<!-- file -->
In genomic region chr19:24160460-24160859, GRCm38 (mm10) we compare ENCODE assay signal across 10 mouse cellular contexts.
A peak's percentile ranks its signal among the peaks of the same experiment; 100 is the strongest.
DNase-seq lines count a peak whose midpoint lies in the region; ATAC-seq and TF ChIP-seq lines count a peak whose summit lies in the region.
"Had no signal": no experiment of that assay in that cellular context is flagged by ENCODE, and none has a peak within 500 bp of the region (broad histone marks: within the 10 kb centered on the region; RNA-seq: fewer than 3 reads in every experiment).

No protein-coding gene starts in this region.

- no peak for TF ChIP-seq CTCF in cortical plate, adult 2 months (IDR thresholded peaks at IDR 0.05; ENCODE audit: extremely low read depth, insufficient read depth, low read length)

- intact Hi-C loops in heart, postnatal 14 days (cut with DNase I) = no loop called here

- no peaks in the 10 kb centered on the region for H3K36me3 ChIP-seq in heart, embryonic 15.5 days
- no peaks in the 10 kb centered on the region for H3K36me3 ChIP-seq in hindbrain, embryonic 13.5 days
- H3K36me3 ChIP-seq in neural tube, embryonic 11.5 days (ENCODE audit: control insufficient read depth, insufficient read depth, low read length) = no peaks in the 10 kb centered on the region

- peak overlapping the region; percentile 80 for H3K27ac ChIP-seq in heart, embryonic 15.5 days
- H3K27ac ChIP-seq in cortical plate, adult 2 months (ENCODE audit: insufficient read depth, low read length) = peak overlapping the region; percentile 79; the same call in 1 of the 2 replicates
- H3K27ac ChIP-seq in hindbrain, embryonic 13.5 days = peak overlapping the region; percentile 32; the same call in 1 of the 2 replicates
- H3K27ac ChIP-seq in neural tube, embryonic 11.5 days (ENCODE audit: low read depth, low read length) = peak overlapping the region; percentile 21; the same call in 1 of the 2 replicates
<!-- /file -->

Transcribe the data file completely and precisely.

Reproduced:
In genomic region chr19:24160460-24160859, GRCm38 (mm10) we compare ENCODE assay signal across 10 mouse cellular contexts.
A peak's percentile ranks its signal among the peaks of the same experiment; 100 is the strongest.
DNase-seq lines count a peak whose midpoint lies in the region; ATAC-seq and TF ChIP-seq lines count a peak whose summit lies in the region.
"Had no signal": no experiment of that assay in that cellular context is flagged by ENCODE, and none has a peak within 500 bp of the region (broad histone marks: within the 10 kb centered on the region; RNA-seq: fewer than 3 reads in every experiment).

No protein-coding gene starts in this region.

- no peak for TF ChIP-seq CTCF in cortical plate, adult 2 months (IDR thresholded peaks at IDR 0.05; ENCODE audit: extremely low read depth, insufficient read depth, low read length)

- intact Hi-C loops in heart, postnatal 14 days (cut with DNase I) = no loop called here

- no peaks in the 10 kb centered on the region for H3K36me3 ChIP-seq in heart, embryonic 15.5 days
- no peaks in the 10 kb centered on the region for H3K36me3 ChIP-seq in hindbrain, embryonic 13.5 days
- H3K36me3 ChIP-seq in neural tube, embryonic 11.5 days (ENCODE audit: control insufficient read depth, insufficient read depth, low read length) = no peaks in the 10 kb centered on the region

- peak overlapping the region; percentile 80 for H3K27ac ChIP-seq in heart, embryonic 15.5 days
- H3K27ac ChIP-seq in cortical plate, adult 2 months (ENCODE audit: insufficient read depth, low read length) = peak overlapping the region; percentile 79; the same call in 1 of the 2 replicates
- H3K27ac ChIP-seq in hindbrain, embryonic 13.5 days = peak overlapping the region; percentile 32; the same call in 1 of the 2 replicates
- H3K27ac ChIP-seq in neural tube, embryonic 11.5 days (ENCODE audit: low read depth, low read length) = peak overlapping the region; percentile 21; the same call in 1 of the 2 replicates